Harvest of Hunger directed by Rupashree Nanda produced by Action Aid India
At one point in the film under review, eminent economist Amartya Sen points out, "The first impact of a flood or a drought is not through the food market, but through the labour market." The Nobel laureate's remarks also capture the key message of Harvest of Hunger. Shot over three years, the film follows villagers of drought-ravaged Bolangir district in Orissa as they leave their homes to work as labourers in brick-kilns in Hyderabad.
"We have tried to document one of the worst droughts that hit Bolangir, in the year 2000," says film maker Rupashree Nanda.
Those who are left behind fare no better as they battle hunger hopelessly and even sell their children to keep starvation at bay -- but they almost always succumb to it. Meanwhile, many high level committees of various kinds visit the dry land of Bolangir to investigate allegations of starvation deaths and child sale, as more and more reports of the malady clog newspaper columns. But such committees only mock at people's sufferings.
The film also takes issue with the food distribution mechanism of the country. Large stocks of foodgrains lie unused while people in Bolangir and in many other parts of the country perish to the ravages of drought.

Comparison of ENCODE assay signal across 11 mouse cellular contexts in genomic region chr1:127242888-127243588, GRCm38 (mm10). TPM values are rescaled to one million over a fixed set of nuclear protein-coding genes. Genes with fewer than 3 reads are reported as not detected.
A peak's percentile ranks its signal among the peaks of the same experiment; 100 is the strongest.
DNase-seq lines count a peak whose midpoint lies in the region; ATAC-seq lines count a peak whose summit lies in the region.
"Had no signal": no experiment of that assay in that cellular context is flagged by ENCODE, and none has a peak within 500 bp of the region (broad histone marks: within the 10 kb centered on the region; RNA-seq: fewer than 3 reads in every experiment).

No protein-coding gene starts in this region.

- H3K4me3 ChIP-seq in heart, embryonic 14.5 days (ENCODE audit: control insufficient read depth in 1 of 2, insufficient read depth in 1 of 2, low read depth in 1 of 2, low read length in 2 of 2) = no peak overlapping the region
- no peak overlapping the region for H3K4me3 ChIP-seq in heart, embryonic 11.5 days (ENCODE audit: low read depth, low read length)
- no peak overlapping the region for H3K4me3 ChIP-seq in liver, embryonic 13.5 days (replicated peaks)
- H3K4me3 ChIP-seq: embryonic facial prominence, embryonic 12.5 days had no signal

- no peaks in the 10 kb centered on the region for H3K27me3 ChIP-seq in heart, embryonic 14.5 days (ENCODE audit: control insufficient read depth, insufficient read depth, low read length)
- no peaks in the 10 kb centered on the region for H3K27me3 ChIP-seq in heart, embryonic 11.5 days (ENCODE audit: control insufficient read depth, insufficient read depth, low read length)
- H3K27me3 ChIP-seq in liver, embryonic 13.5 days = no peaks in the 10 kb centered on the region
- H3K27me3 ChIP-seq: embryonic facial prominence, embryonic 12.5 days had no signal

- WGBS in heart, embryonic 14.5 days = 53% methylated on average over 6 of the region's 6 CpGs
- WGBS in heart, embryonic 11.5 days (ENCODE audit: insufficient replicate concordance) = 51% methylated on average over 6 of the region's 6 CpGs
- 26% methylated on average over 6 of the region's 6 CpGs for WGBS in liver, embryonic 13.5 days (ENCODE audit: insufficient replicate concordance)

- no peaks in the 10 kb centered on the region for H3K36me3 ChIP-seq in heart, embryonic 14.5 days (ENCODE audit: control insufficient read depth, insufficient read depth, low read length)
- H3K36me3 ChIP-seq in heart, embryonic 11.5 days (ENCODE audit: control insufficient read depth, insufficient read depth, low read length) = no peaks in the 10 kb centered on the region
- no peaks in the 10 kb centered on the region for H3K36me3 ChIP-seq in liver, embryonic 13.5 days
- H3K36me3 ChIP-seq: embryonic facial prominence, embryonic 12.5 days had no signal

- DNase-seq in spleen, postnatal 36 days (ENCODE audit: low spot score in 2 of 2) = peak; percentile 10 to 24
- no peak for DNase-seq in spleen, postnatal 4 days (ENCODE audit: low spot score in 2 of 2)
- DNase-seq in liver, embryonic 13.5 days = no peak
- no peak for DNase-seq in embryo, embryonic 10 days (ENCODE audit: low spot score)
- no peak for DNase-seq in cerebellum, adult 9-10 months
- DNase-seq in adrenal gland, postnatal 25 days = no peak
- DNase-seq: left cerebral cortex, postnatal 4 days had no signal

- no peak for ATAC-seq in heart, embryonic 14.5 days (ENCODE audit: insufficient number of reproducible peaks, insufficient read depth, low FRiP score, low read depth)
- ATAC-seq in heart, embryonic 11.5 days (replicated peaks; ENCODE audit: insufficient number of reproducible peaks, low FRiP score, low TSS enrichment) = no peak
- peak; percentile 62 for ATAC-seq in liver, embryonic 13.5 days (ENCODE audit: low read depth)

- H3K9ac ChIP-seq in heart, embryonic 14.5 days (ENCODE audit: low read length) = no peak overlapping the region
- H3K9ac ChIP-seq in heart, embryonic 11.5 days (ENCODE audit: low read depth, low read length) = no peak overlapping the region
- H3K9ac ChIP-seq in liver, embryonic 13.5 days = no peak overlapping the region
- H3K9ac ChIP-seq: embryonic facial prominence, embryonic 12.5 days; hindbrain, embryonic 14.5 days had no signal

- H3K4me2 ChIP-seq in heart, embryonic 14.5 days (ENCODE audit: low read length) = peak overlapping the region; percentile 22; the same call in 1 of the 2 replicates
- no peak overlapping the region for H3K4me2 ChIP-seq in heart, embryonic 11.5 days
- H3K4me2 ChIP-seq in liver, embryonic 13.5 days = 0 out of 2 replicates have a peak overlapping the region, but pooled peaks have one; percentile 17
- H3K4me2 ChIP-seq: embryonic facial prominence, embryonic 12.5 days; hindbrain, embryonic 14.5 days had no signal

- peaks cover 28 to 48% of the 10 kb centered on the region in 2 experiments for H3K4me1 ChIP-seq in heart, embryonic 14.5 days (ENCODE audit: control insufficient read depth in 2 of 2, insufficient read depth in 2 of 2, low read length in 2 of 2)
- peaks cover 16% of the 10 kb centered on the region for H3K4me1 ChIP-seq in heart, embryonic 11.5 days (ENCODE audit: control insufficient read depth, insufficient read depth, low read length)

Change of governments brings little relief. "It's sad to see the game of one-upmanship among politicians and bureaucrats at the expense of poor tribals," says Nanda. The director's comments are interspersed with interviews of villagers. Also interviewed are the kingpins of the labour market and brick-kiln makers. The images are invariably grim: villagers lamenting, cavalcades of officials trundling insouciantly past suffering villagers, the back-breaking work at the brick kilns. "I wanted the film to be stark both in form and content. So, I eschewed all special effects. Reality, after all, is a hundred times starker," says Nanda. And the film manages to be just that: about reality that is as stark as it can get.
When monsoon comes, the migrants return back empty handed to their villages hoping never to have to migrate again. However, despite good rains, they are on their way to the kilns after a few months. "Migration is endemic to the region. I don't see any development here in next 10 years unless a determined political force takes it up as a challenge," says Nanda. She has a point. Crores of rupees have been pumped into the drought-affected districts of Orissa, but nothing actually changes for the poor.
Harvest of hunger received the National Award for the best investigative film for the year 2004, recently. The documentary also won the National Award for best editing. But how often and how much has it been shown? Are these awards good enough for the people of Bolangir?
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